For Chinese firms, the prime minister’s statement amounted to a government directive, with some entrepreneurs understanding that Wen’s statement was a signal for Chinese companies to invest.  Organizations were formed to smooth such investment, including the Shenyang Municipal Association of Entrepreneurs (Shenyangshi Qiyejia Xiehui), Dandong Municipal Economic Consultation Center for the Korean Peninsula (Dandongshi Chaoxianbandao Jingji Zixun Zhongxin), and Beijing Sino-Korea Economic & Cultural Exchange Company (Beijing Chaohua Youlian). They organized explanatory meetings on investment, drawing numerous applicants.

Beijing attempted to boost investors’ confidence by signing an “Investment Encouragement and Protection Agreement” with Pyongyang in March 2005 when Premier Park Bongju visited Beijing. The framework for economic and technological cooperation was made clearer through the signing of an “Agreement on Economic and Technological Cooperation” that October. Chinese officials have given financial incentives and guarantees to firms that invest in North Korea. China’s state-run banks have not only provided companies with investment capital but also have underwritten Chinese investment for joint ventures. Beijing granted preferential treatment to products processed in the North, allowing them better access to the Chinese market. Products that were processed in the Rajin area with Chinese materials and then imported to China, for instance, were labeled domestic trade and were thus exempted from customs inspection.

The deputy CEO of Beijing Sino-Korea Economic & Cultural Exchange Company, a Beijing company that helps Chinese companies invest in the North, has been quoted as saying that whether a company is able to invest in North Korea depended not on the company’s will but on whether the North would accept it or not. Foreign investors, he added, needed to meet the criterion of “political reliability.” In practice, concerns about political contamination limit North Korea’s economic cooperation with South Korea, whose government has eagerly pushed economic integration with the North. North Korea’s opening therefore means an opening toward China, and this in turn gives Chinese companies very rare advantages.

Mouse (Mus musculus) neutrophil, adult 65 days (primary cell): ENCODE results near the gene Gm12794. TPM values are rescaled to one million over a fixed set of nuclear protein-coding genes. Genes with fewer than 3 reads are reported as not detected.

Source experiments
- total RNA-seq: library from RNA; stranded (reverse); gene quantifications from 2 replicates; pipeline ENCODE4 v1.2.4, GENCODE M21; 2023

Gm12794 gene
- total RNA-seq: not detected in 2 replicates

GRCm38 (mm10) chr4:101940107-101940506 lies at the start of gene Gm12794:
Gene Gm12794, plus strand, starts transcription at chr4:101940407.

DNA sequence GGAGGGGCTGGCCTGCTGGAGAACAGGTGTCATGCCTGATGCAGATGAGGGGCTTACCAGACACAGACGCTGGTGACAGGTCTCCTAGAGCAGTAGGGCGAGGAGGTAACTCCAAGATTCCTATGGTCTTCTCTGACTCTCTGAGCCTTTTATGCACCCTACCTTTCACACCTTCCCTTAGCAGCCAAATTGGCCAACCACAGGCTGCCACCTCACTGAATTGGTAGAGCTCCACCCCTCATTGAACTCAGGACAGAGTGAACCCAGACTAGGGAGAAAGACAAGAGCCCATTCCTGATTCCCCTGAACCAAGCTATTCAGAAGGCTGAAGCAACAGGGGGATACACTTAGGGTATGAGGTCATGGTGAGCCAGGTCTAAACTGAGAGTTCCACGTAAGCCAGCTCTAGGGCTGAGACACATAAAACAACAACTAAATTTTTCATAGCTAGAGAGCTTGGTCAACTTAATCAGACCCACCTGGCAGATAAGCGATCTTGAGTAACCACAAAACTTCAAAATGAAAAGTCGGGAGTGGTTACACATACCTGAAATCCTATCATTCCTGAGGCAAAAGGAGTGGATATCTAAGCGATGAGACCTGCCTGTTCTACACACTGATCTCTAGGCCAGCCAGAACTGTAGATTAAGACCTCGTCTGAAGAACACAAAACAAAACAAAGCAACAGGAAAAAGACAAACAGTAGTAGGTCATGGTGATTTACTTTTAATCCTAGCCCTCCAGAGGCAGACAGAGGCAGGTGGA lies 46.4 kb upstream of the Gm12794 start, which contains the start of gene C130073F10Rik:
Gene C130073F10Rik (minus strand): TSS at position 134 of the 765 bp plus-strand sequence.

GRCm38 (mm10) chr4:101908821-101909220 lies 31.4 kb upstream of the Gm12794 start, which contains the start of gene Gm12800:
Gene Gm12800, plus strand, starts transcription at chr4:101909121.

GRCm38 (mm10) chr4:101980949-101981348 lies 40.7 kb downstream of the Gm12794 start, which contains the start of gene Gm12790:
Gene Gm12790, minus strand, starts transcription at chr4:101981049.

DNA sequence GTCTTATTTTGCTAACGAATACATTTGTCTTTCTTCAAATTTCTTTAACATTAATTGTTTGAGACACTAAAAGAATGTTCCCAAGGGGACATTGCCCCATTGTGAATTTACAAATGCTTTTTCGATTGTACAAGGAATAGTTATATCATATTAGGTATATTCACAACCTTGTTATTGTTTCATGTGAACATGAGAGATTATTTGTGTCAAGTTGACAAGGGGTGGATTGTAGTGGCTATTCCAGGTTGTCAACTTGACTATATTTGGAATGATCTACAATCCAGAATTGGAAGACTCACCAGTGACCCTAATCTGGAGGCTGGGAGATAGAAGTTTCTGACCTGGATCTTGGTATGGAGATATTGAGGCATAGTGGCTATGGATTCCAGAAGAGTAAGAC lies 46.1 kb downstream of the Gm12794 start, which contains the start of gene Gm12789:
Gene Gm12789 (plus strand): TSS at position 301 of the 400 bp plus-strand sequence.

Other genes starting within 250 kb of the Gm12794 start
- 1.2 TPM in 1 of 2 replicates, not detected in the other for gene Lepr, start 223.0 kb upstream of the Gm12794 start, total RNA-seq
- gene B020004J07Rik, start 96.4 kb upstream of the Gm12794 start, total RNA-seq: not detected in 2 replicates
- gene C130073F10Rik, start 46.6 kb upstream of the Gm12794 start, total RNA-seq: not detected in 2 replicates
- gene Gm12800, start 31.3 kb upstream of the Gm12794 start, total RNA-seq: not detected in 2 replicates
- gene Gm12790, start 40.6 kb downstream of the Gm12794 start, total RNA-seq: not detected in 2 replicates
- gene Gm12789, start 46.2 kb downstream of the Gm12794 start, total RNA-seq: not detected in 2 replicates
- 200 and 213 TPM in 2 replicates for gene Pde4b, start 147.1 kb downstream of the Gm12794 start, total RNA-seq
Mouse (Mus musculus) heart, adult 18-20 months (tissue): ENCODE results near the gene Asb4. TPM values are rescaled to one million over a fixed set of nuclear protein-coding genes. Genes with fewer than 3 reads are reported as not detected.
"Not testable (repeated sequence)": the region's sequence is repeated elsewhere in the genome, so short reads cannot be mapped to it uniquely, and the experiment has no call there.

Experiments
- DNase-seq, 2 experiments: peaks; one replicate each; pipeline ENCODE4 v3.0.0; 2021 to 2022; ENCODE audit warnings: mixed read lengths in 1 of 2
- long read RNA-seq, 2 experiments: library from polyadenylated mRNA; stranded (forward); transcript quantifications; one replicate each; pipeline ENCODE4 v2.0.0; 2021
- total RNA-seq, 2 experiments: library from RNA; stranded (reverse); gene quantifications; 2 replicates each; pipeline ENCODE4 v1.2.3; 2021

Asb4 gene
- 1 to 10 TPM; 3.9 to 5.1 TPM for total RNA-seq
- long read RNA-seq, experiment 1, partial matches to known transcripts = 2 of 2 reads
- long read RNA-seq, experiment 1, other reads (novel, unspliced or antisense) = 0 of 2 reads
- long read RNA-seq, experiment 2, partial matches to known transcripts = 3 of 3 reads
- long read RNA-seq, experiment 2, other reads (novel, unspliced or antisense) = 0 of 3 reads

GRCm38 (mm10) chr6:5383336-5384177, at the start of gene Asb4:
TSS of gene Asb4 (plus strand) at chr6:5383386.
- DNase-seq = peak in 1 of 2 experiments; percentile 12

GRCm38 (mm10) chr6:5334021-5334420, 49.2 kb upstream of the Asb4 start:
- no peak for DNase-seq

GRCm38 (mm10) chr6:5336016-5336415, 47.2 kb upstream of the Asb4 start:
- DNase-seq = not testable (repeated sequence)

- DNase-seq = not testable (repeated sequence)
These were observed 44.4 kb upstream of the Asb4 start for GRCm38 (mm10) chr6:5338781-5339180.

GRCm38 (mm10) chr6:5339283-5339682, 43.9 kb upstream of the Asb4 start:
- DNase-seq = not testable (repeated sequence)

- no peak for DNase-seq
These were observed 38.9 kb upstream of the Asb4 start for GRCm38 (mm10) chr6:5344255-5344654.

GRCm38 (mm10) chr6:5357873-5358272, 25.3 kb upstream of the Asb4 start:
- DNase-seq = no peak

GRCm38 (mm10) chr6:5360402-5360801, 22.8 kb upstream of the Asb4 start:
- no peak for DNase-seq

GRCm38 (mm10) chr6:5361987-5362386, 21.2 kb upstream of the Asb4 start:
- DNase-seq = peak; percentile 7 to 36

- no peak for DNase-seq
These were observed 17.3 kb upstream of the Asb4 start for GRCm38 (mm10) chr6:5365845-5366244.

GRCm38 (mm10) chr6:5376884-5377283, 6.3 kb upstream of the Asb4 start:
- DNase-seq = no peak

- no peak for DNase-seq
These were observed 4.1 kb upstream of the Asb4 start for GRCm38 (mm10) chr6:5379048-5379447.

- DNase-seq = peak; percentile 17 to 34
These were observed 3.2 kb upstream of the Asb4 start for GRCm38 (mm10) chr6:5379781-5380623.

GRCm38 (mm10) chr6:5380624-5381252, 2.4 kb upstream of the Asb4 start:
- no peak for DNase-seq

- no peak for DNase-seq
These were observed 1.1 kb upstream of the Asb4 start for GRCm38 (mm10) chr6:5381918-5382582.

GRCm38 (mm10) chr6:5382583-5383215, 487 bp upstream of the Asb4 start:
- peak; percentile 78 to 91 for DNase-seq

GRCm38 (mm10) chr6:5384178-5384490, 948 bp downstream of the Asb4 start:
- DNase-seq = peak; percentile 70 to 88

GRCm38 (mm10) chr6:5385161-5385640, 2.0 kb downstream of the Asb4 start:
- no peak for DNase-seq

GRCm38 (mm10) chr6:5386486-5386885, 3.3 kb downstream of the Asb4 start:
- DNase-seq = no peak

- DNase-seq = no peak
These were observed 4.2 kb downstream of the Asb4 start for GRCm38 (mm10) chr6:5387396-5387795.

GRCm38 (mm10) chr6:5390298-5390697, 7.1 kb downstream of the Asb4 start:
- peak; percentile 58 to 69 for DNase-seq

Labor costs in the DPRK are low [compared to China], running only 70–80 yuan (about US$10) per month.  Building a factory is very cheap, up to one million yuan (about $120,000).  Chinese entrepreneurs see that what North Korea needs is largely light industrial products. Because brand consciousness there is weak, these investors believe that many Chinese companies, even small- and medium-sized ones, can compete in the North Korean market.  The scope for making profits is bigger in North Korea than in China because manufacturers can charge more for similar products in the North. For example, the price of a cigarette lighter is three to five yuan ($0.36 to $0.60) in Pyongyang but only 0.5 yuan ($0.06) in Wenzhou, China.

Although big state-owned companies account for the majority of Chinese outward investments, they rarely invest in North Korea, leaving this to small- to medium-sized companies. In the past, most Chinese investors were Korean-Chinese merchants from two areas in China: Liaoning Province and the Yanbian Korean Autonomous Prefecture. They do not expect that they can make profits in the North Korean market right away; rather, they plan to be ready for when the North opens to the world, by moving into the market early.

Chinese investment projects in North Korea are not only small in number but also weak in scale. There are no detailed data available on their average size, but they likely are no exception to the fact that China’s outward investment is generally characterized by its small scale and low level of technology.